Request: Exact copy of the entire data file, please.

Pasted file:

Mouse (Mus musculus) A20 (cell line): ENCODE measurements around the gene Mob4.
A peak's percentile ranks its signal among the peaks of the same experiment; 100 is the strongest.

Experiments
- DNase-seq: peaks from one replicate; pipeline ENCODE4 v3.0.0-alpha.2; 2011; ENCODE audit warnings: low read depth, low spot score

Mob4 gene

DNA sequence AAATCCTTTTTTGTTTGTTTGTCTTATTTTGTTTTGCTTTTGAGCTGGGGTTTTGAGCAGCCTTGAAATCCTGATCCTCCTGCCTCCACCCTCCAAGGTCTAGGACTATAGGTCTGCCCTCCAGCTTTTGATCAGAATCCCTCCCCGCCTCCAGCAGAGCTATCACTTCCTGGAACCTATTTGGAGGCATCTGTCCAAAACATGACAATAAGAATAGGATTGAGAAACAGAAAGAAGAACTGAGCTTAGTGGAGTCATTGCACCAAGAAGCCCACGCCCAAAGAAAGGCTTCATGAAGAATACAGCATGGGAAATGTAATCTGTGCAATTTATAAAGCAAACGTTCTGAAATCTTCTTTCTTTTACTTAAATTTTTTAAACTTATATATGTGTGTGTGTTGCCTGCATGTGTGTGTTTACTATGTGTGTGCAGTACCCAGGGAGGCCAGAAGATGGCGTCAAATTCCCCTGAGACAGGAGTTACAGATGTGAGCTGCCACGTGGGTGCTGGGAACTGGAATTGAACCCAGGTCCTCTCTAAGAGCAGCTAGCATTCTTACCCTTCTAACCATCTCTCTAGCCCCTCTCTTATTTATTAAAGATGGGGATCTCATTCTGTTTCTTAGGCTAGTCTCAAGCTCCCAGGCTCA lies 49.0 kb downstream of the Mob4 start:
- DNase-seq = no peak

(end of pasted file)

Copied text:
Mouse (Mus musculus) A20 (cell line): ENCODE measurements around the gene Mob4.
A peak's percentile ranks its signal among the peaks of the same experiment; 100 is the strongest.

Experiments
- DNase-seq: peaks from one replicate; pipeline ENCODE4 v3.0.0-alpha.2; 2011; ENCODE audit warnings: low read depth, low spot score

Mob4 gene

DNA sequence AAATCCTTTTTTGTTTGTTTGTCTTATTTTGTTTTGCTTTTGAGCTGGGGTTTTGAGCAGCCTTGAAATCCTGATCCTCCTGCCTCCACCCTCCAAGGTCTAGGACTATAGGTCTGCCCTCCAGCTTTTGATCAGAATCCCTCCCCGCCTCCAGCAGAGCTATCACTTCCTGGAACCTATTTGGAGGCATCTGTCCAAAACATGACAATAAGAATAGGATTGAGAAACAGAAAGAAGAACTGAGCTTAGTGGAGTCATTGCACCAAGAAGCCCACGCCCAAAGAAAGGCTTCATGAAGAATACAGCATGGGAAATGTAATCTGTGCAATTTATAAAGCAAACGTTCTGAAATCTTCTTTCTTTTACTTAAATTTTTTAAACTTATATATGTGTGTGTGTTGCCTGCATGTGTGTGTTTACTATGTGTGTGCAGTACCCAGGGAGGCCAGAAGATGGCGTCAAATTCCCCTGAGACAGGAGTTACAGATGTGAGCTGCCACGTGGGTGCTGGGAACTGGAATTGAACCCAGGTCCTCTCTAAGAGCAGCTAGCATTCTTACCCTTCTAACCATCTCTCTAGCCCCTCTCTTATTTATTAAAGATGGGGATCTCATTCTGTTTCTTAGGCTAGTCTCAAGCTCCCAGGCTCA lies 49.0 kb downstream of the Mob4 start:
- DNase-seq = no peak